2011 Student Research Conference:
24th Annual Student Research Conference

Knowledge in the Flesh: William James and the Importance of Bodies
Stephanie B. Hulsey
Dr. Natalie Alexander, Faculty Mentor

William James, philosopher, psychologist, and pragmatist, was a "body" theorist. He opposed a dualistic notion of mind and body that held that 1) the mind is thinking and immaterial, while the body is material and non-thinking, and 2) the mind is the preferred route to knowledge, while the body is a mere mechanism that too often gets in the way of the minds strivings. Instead, he placed emphasis on the body in not only our thought, but our pursuit of knowledge. James believed that human knowledge must begin and end in the senses (and thus the body) for us to deem it true. With this standpoint, James argued that human experiences are the root of knowledge, a conception at the very root of his pragmatism. Thus, James's theories emphasize bodies and their role in our thought, endowing them with the ability to guide us to higher knowledge, understanding, and thought.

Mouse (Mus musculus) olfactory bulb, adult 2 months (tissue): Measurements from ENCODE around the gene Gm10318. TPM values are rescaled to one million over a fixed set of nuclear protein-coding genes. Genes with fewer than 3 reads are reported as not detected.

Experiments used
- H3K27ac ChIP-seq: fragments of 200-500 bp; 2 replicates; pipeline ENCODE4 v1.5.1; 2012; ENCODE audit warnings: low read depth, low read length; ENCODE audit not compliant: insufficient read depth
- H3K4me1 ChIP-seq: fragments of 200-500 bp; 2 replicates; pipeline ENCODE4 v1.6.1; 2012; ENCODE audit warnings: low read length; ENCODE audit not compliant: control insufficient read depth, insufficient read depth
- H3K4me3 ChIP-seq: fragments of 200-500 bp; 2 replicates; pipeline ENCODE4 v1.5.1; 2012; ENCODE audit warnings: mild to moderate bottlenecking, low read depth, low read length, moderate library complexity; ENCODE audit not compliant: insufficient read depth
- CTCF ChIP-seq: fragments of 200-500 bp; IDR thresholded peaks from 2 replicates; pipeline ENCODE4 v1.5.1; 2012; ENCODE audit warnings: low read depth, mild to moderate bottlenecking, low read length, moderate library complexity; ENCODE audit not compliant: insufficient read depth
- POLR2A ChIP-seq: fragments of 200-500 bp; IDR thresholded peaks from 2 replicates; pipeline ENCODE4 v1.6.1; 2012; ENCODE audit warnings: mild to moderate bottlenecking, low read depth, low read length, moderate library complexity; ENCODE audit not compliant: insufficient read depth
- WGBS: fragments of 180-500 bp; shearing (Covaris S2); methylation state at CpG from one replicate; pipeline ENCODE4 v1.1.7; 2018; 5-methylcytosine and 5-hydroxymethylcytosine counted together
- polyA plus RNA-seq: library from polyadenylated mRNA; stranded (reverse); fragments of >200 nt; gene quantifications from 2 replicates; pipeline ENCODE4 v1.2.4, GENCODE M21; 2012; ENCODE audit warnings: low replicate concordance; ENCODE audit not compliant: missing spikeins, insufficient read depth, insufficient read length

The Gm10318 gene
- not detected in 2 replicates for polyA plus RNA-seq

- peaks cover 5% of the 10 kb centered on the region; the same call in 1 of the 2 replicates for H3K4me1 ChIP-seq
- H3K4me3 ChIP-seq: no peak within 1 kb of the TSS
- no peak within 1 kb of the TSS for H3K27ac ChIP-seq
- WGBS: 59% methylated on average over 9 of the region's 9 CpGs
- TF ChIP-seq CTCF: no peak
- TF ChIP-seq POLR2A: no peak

Keywords: William James, pragmatism, body, embodiment, philosophy, dualism, knowledge, epistemology

Topic(s):Philosophy & Religion

Presentation Type: Oral Paper

Session: 44-4
Location: MG 2090
Time: 3:30

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